I am a physical therapist and I have arthritis pain. There, I said it. Not a hard admission after all!
Recently, many of my patients have been asking about things they’re hearing about helping arthritis pain by eating an anti-inflammatory diet. It got me thinking about my own eating habits, and wondering if there might be room for change.
Nutrition is not my specialty, so I’m careful to avoid giving advice outside of my physical therapy realm. I took nutrition courses in school, even keeping up by taking more nutrition courses after college, and I know finding good information can be a challenge. I have concerns about patients, family and friends seeking information from less than reliable sources. In very little time searching, I found numerous websites, magazine articles and even television programs touting the “right” anti-inflammatory diet. Some information seemed like downright quackery. I looked for well referenced information from established, medically credible organizations. That seemed to me to be a safer bet than taking nutrition advice from a television show host!
After lots of reading, my search settled on a few credible websites offering good anti-inflammatory diet info. Dr. Andrew Weil, M.D. is the Director of the Arizona Center of Integrative Medicine and an internationally known expert on healthy lifestyle. The Arthritis Foundation is a well-rounded source for a variety of information for arthritis sufferers, including healthy diet information.
The fact-based information I gleaned was best summed up by Dr. Andrew Weil, M.D. An anti-inflammatory diet should be balanced and break down into acceptable proportions of carbohydrates, protein, healthy fats and other nutrients. It should optimize mental and physical health along with disease prevention.
I am spending more time preparing fresh food, but it tastes so good that it is worth the extra time.
Inflammation causes and/or exacerbates some chronic diseases like osteoarthritis. COX2 enzymes have been identified as probable causes of persistent inflammation with resulting osteoarthritis pain. Blocking these enzymes may decrease inflammation and may even prevent or lessen age-related conditions and diseases while promoting overall wellness. I was surprised to discover there are real “trigger foods” that let your arthritis take control of you, instead of vice versa. Sugar is one of the culprits, as are the inflammatory fats in many processed foods.
I also learned there is a unique shift that our bodies make during our twenties which may be partly behind the arthritis pain of some of us experience in later years. Up to the age of approximately 27, we produce proteolytic enzymes, long used in Europe to block COX2 enzymes in the treatment of inflammation. These proteolytic enzymes attack fibrin in our bodies—that’s a protein that seals off the sites of inflammation with scar tissue. Without those proteolytic enzymes, that scar tissue is not “digested” and related toxins are not cleared away. Anti-inflammatory diets with healthy doses of proteolytic enzymes from foods like pineapple, papaya and many spices like ginger may “flip the switch” inside our bodies to counteract the promotion of arthritic changes and subsequent tissue damage.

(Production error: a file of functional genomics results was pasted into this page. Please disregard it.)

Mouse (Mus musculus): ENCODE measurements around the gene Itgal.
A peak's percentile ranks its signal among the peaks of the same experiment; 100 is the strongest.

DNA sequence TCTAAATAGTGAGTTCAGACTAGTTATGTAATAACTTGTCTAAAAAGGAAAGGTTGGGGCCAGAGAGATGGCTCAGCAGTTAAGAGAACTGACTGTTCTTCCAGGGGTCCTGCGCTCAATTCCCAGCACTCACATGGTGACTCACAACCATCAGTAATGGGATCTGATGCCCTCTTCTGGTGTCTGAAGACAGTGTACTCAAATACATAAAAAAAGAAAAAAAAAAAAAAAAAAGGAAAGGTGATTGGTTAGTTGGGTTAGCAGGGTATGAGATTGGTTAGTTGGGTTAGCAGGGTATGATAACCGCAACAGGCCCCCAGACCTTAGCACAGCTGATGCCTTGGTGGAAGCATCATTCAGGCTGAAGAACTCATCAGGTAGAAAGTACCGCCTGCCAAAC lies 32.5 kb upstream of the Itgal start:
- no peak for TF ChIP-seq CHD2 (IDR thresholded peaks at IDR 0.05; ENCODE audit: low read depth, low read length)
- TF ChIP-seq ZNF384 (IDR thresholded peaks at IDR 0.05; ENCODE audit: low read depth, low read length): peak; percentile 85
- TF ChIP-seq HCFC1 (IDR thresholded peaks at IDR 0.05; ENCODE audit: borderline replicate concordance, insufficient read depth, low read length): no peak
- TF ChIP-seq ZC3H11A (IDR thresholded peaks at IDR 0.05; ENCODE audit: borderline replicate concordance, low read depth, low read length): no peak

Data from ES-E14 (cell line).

Some “pros” of an anti-inflammatory diet:
- Convenience: variety is encouraged, no there are no strict meal plans.
- Recipes are available from the professionals.
- You can eat out (yay!).
- You can feel full and satisfied.
- You can drink alcohol in moderation.
Some “cons” of an anti-inflammatory diet:
- Meal prep may be more time consuming if you’re used to using a lot of processed foods.
- Fresh food can be a bit more costly than processed or prepackaged food.
As a physical therapist, I must add that exercise should be part of the overall regimen in any holistic approach to wellness, including efforts to decrease inflammation. All in all, what nutritionists, naturopathic physicians and registered dietitians recommend is a sound diet that is healthy and gives a lot of freedom of choice, not a lot of sacrifice.
These are a few “nuggets” that I have put into action. I continue to shop the perimeter of the store for fresh food, going into the aisles for pet food and household items only. I now eat more of the recommended foods and avoid foods with simple sugars, which are inflammatory. I am spending more time preparing fresh food, but it tastes so good that it is worth the extra time. I stopped beating myself up, thinking my osteoarthritis was due to “overdoing” it with various things like my job and recreational activities. I realize now my body was going through unavoidable changes but that I can do things to ease inflammation. Lastly, and quite important to both me and my husband, enjoying a meal at a restaurant is possible by making thoughtful choices!
The most important point to remember, if you are contemplating trying a few dietary changes in an attempt to decrease osteoarthritis pain or other inflammation, is that there are some medically approved, scientifically researched diets out there.
~ Marion Howell, PT